Every year, the Death Penalty Information Center (DPIC) releases its Year-End Report examining the number of executions, new death sentences, and political developments surrounding capital punishment.
This year, those numbers took on an even greater significance as they were informed by that of another death toll in the nation, the coronavirus.
We as a people have been surrounded by death this year, a traumatic, community experience that is sure to mark our consciousness and impact our way of life for years to come.
In the midst of tragedy, we have seen the government take many actions that have compounded a problem and created unnecessary death and financial destruction —miscommunications, lockdowns, and the resumption of the federal death penalty all among them.
Prior to 2020, there had not been a federal execution in 17 years.
Over that period, support for and usage of the death penalty has been plunging across the nation. Resuming executions was an unusual and frankly bizarre decision in and of itself, but it went much further than that.
For the first time in our nation’s history, the federal government executed more people than all of the states combined.
All in all, with President Trump in office, more people have been killed over the past six months than the past 65 years’ worth of presidents combined. Trump is the first president since Grover Cleveland (in the 1800’s) to carry out executions after being voted out of office.
The rest of the nation did not follow his lead.
In fact, DPIC’S report found that there were just 17 executions in 2020, despite the resumption of federal executions — marking the sixth year in a row numbers have been held to historic lows (below 30). New death sentences were also at a record low with only 18 (in some part thanks to the pandemic shutting down courts).
And there were other encouraging trends as well.
Colorado repealed its death penalty.
A total of 34 U.S. states have now abolished the death penalty, enforced a moratorium, or not held an execution in a decade or more.
The vast majority of states have realized what the rest of the western world knew years ago: the death penalty is a waste of our resources, a failed public policy, and a relic of the past that kills innocent people and fails to make our communities safer.
On top of that, reform-minded prosecutors did swimmingly in their elections this year. Several counties with high death penalty usage rates replaced their district attorneys (who have almost unilateral control in deciding which cases to pursue death sentences for), namely Los Angeles, Travis (Austin, Texas), Orange-Osceola (Orlando, Florida), Franklin (Columbus, Ohio), and Pima Counties (Tucson, Arizona).
Increasingly, use of the death penalty is regionally isolated. Only five states held an execution this year; four of them were in the Bible-belt South.
A Gallup poll found that public support for capital punishment is rapidly diminishing.
Opposition to the sentence is at its highest level since the 1960’s (shortly before it was halted briefly by the U.S. Supreme Court).
In keeping with previous trends, all 17 people executed this year had one or more significant mental or emotional impairments (severe mental illness, intellectual disability, brain damage, or a history of chronic and significant trauma), or was under the age of 21 when the crime was committed.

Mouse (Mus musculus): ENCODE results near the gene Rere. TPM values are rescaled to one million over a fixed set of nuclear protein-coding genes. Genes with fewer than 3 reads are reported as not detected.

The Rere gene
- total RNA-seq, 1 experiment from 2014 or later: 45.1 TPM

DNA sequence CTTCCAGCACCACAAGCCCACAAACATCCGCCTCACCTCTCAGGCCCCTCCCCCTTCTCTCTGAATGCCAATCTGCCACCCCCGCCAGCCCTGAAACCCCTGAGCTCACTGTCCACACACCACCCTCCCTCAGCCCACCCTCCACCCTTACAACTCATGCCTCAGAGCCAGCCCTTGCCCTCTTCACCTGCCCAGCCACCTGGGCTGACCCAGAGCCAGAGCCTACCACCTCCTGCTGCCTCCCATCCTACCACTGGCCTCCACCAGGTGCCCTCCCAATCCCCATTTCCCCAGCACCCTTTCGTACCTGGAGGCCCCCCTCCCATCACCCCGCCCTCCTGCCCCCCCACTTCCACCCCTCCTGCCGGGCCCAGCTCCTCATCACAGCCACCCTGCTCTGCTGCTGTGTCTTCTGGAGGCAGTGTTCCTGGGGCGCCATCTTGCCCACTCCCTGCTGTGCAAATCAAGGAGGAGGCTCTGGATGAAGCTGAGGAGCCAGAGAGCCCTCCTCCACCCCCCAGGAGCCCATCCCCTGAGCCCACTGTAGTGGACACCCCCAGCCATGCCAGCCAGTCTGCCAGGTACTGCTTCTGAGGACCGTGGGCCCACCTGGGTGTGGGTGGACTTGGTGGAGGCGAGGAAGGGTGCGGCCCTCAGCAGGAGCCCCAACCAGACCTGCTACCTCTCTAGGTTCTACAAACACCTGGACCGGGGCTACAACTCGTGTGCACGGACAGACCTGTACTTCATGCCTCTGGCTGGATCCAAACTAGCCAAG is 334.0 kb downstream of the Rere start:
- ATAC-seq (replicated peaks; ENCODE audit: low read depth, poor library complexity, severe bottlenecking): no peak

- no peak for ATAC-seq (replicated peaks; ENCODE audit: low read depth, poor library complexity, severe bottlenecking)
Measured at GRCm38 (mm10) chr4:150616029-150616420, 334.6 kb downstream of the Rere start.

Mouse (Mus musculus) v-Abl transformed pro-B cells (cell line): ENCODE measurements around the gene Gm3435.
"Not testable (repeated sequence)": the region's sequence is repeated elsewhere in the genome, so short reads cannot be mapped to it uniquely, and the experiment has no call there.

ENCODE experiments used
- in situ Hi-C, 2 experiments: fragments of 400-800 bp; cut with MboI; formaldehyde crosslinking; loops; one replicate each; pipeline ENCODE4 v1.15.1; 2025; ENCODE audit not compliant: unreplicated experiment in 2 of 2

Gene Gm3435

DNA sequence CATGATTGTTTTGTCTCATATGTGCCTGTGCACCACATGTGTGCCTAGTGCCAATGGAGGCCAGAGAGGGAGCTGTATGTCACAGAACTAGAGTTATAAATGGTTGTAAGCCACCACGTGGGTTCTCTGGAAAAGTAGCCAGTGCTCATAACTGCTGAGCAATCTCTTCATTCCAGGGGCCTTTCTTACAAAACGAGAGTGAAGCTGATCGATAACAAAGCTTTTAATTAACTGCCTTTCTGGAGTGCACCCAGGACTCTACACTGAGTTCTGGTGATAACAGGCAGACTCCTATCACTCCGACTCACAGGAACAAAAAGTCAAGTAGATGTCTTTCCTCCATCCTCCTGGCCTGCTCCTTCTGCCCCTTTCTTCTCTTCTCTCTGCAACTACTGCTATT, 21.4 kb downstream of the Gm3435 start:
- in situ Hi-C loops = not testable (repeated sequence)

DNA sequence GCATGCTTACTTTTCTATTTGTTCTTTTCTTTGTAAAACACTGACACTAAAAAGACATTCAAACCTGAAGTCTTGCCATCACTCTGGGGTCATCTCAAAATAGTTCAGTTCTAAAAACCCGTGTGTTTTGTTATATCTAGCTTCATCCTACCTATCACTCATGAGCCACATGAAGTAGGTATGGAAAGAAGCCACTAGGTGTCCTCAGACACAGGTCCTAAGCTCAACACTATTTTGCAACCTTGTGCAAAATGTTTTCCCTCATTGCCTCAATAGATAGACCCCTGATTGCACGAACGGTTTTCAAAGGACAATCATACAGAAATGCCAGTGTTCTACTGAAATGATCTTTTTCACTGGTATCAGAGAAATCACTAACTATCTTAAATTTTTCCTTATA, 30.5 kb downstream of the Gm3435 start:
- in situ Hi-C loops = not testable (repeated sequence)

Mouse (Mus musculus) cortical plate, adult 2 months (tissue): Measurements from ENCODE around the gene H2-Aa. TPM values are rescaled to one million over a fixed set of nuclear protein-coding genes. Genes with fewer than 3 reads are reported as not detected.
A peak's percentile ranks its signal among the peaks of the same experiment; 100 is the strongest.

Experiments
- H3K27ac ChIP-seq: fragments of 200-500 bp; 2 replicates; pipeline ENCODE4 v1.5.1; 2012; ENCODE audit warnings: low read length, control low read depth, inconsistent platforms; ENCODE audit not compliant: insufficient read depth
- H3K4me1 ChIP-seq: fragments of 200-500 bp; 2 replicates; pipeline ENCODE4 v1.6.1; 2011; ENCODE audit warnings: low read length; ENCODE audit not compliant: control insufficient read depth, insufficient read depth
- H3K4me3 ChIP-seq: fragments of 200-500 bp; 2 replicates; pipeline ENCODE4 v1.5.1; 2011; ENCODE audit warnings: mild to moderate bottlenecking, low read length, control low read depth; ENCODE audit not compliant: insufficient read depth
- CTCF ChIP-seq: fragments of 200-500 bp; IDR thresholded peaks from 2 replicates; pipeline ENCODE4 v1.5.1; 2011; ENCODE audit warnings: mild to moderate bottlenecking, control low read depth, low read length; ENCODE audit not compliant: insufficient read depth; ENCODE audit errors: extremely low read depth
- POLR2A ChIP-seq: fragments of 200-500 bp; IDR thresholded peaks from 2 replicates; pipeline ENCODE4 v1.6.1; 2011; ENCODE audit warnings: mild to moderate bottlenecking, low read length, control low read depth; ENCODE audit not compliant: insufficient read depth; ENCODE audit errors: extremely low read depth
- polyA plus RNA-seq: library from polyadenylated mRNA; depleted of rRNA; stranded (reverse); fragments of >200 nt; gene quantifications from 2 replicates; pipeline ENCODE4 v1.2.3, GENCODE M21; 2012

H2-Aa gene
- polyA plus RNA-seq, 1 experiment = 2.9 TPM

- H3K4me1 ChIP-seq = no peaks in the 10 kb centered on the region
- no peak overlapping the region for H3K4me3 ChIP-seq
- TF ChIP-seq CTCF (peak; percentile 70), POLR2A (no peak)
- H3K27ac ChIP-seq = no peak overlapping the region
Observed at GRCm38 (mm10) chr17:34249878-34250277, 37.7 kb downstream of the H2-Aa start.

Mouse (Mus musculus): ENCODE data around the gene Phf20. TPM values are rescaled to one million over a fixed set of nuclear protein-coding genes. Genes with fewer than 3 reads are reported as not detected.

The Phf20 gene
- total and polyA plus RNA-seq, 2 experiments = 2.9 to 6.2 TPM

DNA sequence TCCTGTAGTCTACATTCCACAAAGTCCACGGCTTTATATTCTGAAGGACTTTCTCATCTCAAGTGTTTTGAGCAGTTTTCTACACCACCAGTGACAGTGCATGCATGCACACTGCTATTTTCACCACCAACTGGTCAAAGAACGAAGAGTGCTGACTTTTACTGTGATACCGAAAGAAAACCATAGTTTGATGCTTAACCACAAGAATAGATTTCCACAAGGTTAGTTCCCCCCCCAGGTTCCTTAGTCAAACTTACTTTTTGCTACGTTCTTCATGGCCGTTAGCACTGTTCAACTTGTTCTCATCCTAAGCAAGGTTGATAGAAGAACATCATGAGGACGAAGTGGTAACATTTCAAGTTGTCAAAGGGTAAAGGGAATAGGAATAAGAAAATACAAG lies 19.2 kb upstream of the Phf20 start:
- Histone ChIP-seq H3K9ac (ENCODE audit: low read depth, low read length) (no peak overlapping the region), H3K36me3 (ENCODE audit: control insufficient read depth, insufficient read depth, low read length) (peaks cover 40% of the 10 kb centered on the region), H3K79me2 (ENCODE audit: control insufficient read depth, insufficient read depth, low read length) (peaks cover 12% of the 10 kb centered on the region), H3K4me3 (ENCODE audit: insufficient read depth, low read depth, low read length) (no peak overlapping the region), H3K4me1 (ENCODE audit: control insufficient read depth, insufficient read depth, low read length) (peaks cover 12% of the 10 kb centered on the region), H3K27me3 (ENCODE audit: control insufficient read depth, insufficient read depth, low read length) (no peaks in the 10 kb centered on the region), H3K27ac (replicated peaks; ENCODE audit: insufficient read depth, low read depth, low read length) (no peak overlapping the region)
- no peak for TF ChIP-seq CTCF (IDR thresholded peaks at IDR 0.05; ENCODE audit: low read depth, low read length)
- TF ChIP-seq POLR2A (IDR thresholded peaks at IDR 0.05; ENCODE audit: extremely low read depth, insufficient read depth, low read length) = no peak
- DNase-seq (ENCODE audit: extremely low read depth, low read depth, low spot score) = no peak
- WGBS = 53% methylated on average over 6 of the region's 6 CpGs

Many of these executions saw victims’ family members, corrections officials, former jurors, and even former prosecutors in the cases speak out in favor of clemency.
But their appeals fell on deaf ears.
One of those executed was denied exculpatory DNA testing, and several were executed for crimes where their co-defendants received lesser sentences, despite sharing greater culpability for the act.
Those given new death sentences this year included 20% who waived their key procedural rights, including their right to counsel and/or a jury trial (a consistent indicator of psychosis and severe mental illness).
Three have strenuously proclaimed their innocence.
Speaking of innocence, five prisoners were exonerated from death row in 2020.
These men spent between 14 and 37 years behind bars, awaiting execution and working to prove their innocence. Three of them faced multiple trials, most notably Curtis Flowers, who was tried and convicted an astonishing six times in Mississippi by a district attorney who became infamous for his prosecutorial misconduct.
It has been a year of systemic government failure.
The reasons we as conservatives have long advocated for a limited government have been on full display. Revolts against systemic racism, police brutality, civil rights violations, and lockdowns have sprung up across this nation as our citizens rise up to demand the equal rights and liberties upon which our country was predicated.
Increasingly, one would be hard pressed to find a person willing to advocate on behalf of this corrupt, inept system to have the power over life and death. Politicians have proven beyond the shadow of a doubt they are not deserving of such power.
Hannah Cox is the National Manager of Conservatives Concerned About the Death Penalty. Hannah was previously Director of Outreach for the Beacon Center of Tennessee, a free-market think tank. Prior to that, she was Director of Development for the Tennessee Firearms Association and a policy advocate for the National Alliance on Mental Illness. Read Hannah Cox's Reports — More Here.
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